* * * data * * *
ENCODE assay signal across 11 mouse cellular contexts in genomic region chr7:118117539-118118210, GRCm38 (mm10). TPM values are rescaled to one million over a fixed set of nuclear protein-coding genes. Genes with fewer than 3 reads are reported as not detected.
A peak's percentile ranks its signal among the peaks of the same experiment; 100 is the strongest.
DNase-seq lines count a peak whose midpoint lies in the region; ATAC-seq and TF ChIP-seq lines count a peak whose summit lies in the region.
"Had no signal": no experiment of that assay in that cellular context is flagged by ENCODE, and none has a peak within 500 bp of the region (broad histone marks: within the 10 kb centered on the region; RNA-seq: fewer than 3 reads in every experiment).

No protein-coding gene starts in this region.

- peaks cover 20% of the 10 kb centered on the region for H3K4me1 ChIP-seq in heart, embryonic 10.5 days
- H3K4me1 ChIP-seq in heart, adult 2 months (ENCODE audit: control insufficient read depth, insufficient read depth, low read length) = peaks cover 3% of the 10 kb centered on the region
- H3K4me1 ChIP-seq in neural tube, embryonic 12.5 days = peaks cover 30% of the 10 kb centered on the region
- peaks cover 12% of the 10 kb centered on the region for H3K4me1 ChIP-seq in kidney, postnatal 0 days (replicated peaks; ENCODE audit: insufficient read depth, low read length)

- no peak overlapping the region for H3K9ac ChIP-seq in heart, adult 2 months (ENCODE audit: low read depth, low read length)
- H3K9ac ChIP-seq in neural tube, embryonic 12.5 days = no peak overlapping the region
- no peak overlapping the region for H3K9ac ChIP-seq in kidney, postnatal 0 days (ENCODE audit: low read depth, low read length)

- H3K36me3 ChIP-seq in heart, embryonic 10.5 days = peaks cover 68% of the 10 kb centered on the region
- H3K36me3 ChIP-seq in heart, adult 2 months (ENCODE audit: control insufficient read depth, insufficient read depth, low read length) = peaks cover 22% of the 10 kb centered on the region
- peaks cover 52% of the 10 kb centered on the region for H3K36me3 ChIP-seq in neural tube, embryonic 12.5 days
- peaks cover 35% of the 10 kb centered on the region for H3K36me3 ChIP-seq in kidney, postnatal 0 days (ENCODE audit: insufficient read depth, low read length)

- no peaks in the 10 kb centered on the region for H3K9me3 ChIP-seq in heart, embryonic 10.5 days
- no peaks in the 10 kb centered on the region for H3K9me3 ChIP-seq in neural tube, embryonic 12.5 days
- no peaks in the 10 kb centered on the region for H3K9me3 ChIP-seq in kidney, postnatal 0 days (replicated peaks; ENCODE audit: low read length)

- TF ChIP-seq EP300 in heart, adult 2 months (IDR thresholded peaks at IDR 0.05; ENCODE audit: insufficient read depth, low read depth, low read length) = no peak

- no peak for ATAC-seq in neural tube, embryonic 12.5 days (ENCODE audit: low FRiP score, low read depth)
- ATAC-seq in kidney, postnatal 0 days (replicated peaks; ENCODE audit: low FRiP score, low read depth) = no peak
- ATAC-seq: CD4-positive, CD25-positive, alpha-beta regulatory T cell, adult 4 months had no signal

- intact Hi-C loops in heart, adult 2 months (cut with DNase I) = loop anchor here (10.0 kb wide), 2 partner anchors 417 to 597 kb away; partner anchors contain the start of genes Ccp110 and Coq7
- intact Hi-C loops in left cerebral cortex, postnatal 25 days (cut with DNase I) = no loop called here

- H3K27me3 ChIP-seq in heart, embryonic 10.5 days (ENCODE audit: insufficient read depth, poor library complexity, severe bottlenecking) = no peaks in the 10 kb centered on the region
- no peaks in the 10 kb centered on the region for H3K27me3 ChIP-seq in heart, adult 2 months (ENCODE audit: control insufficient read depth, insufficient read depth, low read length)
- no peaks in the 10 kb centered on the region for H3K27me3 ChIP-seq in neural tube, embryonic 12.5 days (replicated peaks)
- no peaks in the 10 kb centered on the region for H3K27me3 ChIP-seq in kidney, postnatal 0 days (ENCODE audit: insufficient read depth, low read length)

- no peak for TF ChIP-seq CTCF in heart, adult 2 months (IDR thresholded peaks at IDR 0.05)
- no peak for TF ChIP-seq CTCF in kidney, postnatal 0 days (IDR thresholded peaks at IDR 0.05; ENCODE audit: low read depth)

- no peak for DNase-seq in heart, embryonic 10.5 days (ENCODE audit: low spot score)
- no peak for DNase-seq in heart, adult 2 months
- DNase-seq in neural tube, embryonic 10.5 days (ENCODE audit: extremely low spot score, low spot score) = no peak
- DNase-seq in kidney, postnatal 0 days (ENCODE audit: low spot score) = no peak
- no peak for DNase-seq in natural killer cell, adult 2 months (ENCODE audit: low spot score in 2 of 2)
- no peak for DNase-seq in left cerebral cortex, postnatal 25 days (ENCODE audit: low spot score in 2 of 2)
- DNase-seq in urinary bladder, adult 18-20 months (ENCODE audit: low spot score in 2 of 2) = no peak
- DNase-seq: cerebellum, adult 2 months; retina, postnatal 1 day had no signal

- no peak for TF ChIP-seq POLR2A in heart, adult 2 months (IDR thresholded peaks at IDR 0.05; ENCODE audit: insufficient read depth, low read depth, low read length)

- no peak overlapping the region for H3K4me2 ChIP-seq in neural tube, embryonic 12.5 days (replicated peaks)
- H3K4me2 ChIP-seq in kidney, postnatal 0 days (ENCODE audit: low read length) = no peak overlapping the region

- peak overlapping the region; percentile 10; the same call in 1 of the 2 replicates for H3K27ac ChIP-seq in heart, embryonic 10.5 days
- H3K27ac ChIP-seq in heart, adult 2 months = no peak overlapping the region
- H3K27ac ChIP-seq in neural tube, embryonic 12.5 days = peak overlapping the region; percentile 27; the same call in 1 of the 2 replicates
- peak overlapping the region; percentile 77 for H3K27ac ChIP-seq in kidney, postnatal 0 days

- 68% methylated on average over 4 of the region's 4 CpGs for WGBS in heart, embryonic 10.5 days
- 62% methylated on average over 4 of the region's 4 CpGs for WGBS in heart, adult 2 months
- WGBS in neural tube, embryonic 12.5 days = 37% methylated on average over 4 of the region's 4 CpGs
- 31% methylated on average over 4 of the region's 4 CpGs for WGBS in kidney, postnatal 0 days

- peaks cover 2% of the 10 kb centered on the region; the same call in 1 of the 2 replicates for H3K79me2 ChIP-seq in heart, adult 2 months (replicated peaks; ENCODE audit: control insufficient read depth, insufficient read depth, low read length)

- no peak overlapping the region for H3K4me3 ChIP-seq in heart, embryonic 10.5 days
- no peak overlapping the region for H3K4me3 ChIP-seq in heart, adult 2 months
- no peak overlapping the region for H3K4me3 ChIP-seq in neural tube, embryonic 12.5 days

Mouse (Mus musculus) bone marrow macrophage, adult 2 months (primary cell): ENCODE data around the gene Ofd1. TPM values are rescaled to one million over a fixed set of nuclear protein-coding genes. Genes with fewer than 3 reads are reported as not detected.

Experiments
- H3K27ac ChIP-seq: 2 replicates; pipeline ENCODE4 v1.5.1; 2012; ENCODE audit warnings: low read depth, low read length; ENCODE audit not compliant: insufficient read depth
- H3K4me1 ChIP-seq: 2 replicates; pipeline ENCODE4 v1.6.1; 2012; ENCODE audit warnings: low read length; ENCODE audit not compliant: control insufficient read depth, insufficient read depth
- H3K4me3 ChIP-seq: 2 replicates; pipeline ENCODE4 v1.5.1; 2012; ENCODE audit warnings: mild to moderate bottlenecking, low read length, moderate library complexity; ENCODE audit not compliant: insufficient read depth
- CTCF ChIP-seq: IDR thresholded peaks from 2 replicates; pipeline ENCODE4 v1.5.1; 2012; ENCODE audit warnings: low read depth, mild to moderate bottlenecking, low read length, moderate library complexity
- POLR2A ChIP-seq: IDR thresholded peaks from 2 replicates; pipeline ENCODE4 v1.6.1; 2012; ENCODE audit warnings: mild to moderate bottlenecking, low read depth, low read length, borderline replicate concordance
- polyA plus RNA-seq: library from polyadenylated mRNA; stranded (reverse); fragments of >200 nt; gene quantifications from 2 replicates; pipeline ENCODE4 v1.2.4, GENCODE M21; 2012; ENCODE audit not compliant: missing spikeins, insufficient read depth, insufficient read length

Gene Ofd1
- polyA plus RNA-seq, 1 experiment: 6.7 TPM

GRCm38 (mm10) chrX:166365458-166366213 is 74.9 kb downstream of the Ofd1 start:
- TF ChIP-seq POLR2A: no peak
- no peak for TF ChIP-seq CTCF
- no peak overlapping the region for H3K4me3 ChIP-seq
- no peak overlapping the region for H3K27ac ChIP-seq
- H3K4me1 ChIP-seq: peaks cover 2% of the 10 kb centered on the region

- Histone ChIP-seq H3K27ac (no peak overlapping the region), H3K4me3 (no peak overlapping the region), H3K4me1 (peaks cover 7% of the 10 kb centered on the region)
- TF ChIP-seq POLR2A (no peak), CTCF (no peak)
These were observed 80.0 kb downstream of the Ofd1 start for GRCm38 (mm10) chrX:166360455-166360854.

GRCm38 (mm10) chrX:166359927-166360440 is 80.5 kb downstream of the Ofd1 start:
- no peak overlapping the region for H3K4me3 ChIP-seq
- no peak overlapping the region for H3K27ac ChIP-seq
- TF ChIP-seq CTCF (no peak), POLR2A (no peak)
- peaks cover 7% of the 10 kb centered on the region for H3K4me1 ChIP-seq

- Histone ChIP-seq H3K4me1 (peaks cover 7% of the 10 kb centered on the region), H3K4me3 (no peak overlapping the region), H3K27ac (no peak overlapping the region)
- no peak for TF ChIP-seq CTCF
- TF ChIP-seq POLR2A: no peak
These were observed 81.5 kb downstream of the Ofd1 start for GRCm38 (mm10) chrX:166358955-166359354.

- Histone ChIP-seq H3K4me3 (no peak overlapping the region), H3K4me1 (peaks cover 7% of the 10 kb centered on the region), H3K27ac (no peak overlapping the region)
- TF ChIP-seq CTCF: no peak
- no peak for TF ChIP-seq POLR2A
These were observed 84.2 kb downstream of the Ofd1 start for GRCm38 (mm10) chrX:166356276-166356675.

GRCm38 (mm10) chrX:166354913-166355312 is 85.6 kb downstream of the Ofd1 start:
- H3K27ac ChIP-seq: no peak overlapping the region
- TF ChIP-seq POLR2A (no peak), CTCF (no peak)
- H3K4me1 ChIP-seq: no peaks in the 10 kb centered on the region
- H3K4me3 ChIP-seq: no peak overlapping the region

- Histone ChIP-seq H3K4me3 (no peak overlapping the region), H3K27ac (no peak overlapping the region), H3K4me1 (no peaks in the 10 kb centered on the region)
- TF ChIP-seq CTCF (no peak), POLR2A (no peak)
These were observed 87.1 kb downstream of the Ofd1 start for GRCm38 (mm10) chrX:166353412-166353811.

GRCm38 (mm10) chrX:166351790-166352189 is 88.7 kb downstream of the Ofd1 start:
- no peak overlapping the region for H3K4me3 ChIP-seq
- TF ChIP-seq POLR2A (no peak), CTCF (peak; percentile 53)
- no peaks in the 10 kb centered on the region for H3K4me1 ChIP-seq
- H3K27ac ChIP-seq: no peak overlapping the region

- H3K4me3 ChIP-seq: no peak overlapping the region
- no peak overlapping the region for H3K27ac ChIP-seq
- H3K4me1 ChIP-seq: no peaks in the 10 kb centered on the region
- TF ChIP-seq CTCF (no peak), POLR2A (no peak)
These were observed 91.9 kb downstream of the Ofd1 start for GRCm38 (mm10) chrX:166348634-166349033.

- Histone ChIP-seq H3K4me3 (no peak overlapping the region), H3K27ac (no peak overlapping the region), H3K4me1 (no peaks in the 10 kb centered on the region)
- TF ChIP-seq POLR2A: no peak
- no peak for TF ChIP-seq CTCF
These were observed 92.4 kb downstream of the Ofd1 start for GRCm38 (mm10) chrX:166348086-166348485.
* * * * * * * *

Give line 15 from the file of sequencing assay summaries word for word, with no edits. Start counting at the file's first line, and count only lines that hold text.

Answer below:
- peaks cover 52% of the 10 kb centered on the region for H3K36me3 ChIP-seq in neural tube, embryonic 12.5 days